Home / Opinion / Forests bathed in blood

Forests bathed in blood

Has Congress gone back to the Ray and Salwa Judum models?
A truck that overturned under the impact of an explosion allegedly carried out by Maoists at a village in Bijapur, Chhattisgarh.

Shubhranshu Choudhary   |     |   Published 26.04.21, 12:57 AM

After the recent Maoist attack on security forces in Bijapur, Chhattisgarh, in which 22 jawans were killed, Sonia Gandhi paid homage to the martyrs and Rahul Gandhi alleged it to be a “poorly designed and incompetently executed operation”. Law and order is a state subject. Central forces deployed in a state work under the command of the state government. Or is that not the case in Chhattisgarh? If it was indeed a “poorly designed and incompetently executed” operation, we need some more answers from the ‘high command’.

The Naxal movement started in 1967 when the Congress was in power in West Bengal. The movement was brutally terminated by the then chief minister, Siddhartha Shankar Ray, by 1972. However, the Maoists started their movement in Andhra Pradesh soon after, and spread wings in Madhya Pradesh. Indira Gandhi was back in power in 1980 and had asked the then Madhya Pradesh chief minister, Arjun Singh, whether he would like to follow the ‘Ray model’. Indira Gandhi had apparently agreed to the suggestion that Singh work on a special ‘Bastar development plan’ with a promise of a moratorium on big industry and mining that was expected to dissuade the tribals from the Maoists. Ramchandra Singh Deo, Chhattisgarh’s first finance minister, was given the responsibility to formulate the plan. Unfortunately, by the time the plan was ready, Indira Gandhi was assassinated and Singh had been sent to Punjab as governor. In the early 1990s, when the Bharatiya Janata Party came to power in Madhya Pradesh, it started a ‘Jan Jagran Abhiyan (People’s Awareness Programme)’ with help from local leaders of the Communist Party of India and the Congress to finish the Maoists. The brutalities inflicted by the police-led Jan Jagran forced large numbers of tribal people to join the Maoists for the first time.


The same Jan Jagran policy, now renamed Salwa Judum, was followed by the BJP after coming to power in Chhattisgarh in 2003. This time, the leadership was given to a Congress leader called Mahendra Karma. The Salwa Judum killed many and was later declared unconstitutional by the Supreme Court. As per numerous intelligence reports, the Salwa Judum increased the power of the Maoists manyfold. And, as in the 1990s, it was not possible for anyone to remain non-partisan because of the Salwa Judum’s violence. Many more tribals joined the Maoist movement. Mahendra Karma lost his life along with other state Congress leaders in a retaliatory Maoist attack in 2013.

A Congress government in Andhra Pradesh had tried to start a dialogue with the Maoists in 2004 but it failed. We need to learn from those mistakes. There was another attempt at dialogue in 2010 but the Maoists alleged that their emissary was killed by the then Congress government at the Centre. So in 2018, when the Congress manifesto promised ‘a policy and serious efforts for solving Maoists problem through talks’ there was hope. The BJP manifesto continued to talk about ‘Naxal-mukt’ Chhattisgarh. So when the chief minister, Bhupesh Baghel, says on numerous occasions that he will talk ‘only to victims and not Maoists’, there are speculations about the policy being changed. The mediators sent by the state government to secure the release of the abducted commando told the media that it appears as if the Maoists want to talk. But Baghel insists that talks would only be possible if the Maoists reject violence and impose no conditions. This is a policy that has often been followed by governments and it has never worked. If the State makes the handover of weapons a precondition for talks, they will never take place. The handover of weapons should be the final objective of talks, not a precondition.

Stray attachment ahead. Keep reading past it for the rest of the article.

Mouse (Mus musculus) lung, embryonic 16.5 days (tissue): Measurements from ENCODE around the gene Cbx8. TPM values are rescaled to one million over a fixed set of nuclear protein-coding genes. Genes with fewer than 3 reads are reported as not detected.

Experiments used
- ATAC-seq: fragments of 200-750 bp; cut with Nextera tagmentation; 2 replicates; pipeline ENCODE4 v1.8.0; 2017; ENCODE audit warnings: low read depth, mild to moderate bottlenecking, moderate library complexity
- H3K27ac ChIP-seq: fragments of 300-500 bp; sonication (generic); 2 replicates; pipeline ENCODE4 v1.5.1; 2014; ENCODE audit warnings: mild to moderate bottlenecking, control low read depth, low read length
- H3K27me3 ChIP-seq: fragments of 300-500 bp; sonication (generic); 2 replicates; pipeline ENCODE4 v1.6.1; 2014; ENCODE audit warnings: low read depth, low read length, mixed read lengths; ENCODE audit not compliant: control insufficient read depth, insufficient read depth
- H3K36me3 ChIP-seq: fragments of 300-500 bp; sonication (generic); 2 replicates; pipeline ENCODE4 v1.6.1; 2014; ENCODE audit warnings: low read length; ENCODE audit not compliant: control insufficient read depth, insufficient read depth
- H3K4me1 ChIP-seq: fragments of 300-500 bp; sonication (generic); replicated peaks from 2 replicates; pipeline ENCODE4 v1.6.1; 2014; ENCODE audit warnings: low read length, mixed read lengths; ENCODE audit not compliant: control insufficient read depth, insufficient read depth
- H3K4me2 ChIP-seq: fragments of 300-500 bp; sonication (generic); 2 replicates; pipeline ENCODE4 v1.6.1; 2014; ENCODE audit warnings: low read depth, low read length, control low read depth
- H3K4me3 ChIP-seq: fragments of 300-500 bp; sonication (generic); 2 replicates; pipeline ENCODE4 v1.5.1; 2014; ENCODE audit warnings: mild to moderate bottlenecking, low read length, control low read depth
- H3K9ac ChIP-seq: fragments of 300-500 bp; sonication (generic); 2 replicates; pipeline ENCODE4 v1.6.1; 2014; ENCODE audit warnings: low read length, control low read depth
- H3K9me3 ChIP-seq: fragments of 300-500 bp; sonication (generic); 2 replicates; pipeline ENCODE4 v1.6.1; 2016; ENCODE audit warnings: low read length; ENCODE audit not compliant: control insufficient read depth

Recently, I visited Raipur University where I had learned my first lessons on Maoism many years ago and one of my professors told me this story. He said, “My brother-in-law was posted in Bijapur (where the recent attack took place). To please him, I got him a ‘free’ transfer out of Bastar but to my surprise he bribed his way back to Bijapur. The reason my brother-in-law gave was that there is more money to be made while serving in Bastar. If Rs 100 is allocated to Bastar, Rs 30 goes to the Maoists which run their movement, Rs 30 goes to the party in power, and officers like him distribute Rs 30 amongst themselves. Bastar is a cash cow for all.”

The Maoists have been successful in Chhattisgarh because they are able to hide in the forest. They cannot win a direct battle with government forces. In plains areas like West Bengal, a Congress government finished them in just five years. Whereas in Bastar, they have been able to sustain themselves for more than 40 years. The Congress manifesto in 2018, promising to solve the Maoist problem, had generated enthusiasm. But does that promise of talks still hold? Or has Congress gone back to the Ray and Salwa Judum models? This question needs an urgent answer.

Copyright © 2020 The Telegraph. All rights reserved.